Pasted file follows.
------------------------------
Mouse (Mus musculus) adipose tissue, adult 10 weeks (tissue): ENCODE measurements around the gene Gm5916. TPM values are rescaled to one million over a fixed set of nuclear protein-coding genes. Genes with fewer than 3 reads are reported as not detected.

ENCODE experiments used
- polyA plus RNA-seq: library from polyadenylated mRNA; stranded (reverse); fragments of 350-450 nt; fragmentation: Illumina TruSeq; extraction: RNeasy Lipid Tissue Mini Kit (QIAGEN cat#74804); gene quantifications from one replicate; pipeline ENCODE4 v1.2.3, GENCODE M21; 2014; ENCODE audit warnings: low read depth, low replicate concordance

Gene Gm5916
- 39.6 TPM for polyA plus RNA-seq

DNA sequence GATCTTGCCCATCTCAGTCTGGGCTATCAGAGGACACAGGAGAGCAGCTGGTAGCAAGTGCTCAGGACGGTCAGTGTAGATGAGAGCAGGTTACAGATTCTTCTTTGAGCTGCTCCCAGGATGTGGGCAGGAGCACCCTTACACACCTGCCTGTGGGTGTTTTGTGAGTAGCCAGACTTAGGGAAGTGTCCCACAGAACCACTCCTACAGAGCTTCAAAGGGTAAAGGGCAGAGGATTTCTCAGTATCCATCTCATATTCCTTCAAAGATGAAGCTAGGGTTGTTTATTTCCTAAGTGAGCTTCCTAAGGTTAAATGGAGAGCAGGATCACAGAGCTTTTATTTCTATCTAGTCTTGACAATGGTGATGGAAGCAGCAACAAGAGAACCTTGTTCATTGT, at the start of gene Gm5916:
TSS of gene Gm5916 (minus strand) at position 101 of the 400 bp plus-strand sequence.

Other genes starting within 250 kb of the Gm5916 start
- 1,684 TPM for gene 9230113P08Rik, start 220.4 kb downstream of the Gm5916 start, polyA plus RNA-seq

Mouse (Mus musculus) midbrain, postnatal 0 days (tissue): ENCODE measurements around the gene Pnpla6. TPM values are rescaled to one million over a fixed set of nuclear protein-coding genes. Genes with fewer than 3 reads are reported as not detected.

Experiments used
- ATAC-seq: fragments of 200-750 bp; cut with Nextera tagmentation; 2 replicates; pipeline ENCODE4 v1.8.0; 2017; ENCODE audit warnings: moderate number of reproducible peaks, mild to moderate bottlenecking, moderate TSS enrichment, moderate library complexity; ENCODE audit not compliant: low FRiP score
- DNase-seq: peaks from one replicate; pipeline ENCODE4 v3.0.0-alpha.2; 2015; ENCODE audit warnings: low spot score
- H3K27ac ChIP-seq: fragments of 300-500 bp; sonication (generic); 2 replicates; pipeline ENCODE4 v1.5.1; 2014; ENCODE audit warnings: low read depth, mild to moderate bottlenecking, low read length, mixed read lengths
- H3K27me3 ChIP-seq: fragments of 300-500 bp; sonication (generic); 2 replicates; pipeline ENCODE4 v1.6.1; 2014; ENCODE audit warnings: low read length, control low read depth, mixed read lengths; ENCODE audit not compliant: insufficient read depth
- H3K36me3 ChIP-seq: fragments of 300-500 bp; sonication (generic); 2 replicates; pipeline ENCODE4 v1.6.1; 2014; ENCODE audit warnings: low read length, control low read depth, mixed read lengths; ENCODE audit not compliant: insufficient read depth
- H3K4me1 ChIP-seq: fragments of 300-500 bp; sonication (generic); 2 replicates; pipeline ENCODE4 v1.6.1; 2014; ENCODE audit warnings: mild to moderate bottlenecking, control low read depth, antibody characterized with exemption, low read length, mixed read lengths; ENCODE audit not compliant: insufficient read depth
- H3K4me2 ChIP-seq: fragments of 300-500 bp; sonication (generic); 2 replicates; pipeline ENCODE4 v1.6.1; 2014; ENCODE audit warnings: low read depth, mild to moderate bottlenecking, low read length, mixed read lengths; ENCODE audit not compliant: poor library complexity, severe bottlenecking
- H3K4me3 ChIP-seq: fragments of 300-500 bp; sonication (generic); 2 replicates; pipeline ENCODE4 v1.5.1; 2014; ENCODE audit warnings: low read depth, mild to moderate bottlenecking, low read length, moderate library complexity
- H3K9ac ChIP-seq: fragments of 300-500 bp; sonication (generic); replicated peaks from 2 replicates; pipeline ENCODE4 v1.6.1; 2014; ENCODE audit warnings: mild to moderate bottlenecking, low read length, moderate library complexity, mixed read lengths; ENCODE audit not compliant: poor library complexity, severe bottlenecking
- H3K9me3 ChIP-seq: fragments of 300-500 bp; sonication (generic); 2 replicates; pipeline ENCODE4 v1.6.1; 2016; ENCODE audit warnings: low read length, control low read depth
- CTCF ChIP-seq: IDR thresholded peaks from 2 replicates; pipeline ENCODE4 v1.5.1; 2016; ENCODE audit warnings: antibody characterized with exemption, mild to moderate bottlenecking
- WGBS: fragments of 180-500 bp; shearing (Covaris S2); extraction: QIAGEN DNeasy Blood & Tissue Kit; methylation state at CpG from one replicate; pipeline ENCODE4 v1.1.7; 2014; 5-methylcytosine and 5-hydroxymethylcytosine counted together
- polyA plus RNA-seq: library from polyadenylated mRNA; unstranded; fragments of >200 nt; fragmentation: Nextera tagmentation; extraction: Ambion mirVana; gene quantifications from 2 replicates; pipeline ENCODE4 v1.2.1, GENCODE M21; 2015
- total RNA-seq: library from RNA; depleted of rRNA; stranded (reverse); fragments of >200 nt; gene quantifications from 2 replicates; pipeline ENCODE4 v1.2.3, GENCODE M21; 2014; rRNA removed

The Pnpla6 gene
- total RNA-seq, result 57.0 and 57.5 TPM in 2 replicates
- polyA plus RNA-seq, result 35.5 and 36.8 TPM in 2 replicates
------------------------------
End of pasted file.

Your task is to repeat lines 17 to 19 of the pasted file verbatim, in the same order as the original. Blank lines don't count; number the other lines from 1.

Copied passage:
- H3K4me1 ChIP-seq: fragments of 300-500 bp; sonication (generic); 2 replicates; pipeline ENCODE4 v1.6.1; 2014; ENCODE audit warnings: mild to moderate bottlenecking, control low read depth, antibody characterized with exemption, low read length, mixed read lengths; ENCODE audit not compliant: insufficient read depth
- H3K4me2 ChIP-seq: fragments of 300-500 bp; sonication (generic); 2 replicates; pipeline ENCODE4 v1.6.1; 2014; ENCODE audit warnings: low read depth, mild to moderate bottlenecking, low read length, mixed read lengths; ENCODE audit not compliant: poor library complexity, severe bottlenecking
- H3K4me3 ChIP-seq: fragments of 300-500 bp; sonication (generic); 2 replicates; pipeline ENCODE4 v1.5.1; 2014; ENCODE audit warnings: low read depth, mild to moderate bottlenecking, low read length, moderate library complexity